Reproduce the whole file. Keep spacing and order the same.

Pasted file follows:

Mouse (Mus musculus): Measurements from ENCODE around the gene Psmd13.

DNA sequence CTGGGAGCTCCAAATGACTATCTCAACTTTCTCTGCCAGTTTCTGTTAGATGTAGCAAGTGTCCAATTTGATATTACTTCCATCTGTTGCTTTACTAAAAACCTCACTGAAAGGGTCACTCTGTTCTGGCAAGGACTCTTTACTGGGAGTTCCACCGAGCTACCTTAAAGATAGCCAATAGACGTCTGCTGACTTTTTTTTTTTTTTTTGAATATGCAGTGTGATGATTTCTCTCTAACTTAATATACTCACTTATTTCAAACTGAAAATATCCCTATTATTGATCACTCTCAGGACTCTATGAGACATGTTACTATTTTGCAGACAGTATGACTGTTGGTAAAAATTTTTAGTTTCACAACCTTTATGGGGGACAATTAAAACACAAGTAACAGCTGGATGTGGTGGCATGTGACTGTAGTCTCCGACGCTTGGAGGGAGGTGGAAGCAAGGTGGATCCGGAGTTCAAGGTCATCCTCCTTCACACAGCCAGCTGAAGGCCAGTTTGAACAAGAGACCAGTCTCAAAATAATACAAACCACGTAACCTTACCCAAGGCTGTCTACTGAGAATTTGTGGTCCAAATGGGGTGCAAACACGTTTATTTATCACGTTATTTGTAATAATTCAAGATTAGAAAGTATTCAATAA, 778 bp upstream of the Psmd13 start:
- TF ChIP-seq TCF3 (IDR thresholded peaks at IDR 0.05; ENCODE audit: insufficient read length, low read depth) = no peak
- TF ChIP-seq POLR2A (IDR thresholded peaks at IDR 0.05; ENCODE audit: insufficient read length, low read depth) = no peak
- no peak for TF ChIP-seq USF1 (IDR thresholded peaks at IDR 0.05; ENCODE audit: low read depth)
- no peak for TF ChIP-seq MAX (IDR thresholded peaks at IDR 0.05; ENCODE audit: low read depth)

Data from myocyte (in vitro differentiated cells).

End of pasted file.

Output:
Mouse (Mus musculus): Measurements from ENCODE around the gene Psmd13.

DNA sequence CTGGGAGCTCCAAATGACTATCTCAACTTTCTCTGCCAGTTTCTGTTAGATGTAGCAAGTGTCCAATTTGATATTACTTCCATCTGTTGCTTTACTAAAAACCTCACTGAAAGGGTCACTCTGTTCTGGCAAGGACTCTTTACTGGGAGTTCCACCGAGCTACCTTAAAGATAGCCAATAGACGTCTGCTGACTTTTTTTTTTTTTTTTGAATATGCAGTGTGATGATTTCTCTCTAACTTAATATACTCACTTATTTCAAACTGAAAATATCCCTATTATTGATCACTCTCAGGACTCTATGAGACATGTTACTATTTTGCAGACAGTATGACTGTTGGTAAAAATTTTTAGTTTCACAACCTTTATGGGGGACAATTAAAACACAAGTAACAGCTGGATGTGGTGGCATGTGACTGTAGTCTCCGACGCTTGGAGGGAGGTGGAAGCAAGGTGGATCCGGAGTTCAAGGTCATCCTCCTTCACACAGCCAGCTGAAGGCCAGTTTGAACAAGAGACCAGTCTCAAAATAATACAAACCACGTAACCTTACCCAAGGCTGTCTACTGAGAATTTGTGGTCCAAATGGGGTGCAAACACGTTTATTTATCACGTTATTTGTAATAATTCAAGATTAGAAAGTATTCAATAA, 778 bp upstream of the Psmd13 start:
- TF ChIP-seq TCF3 (IDR thresholded peaks at IDR 0.05; ENCODE audit: insufficient read length, low read depth) = no peak
- TF ChIP-seq POLR2A (IDR thresholded peaks at IDR 0.05; ENCODE audit: insufficient read length, low read depth) = no peak
- no peak for TF ChIP-seq USF1 (IDR thresholded peaks at IDR 0.05; ENCODE audit: low read depth)
- no peak for TF ChIP-seq MAX (IDR thresholded peaks at IDR 0.05; ENCODE audit: low read depth)

Data from myocyte (in vitro differentiated cells).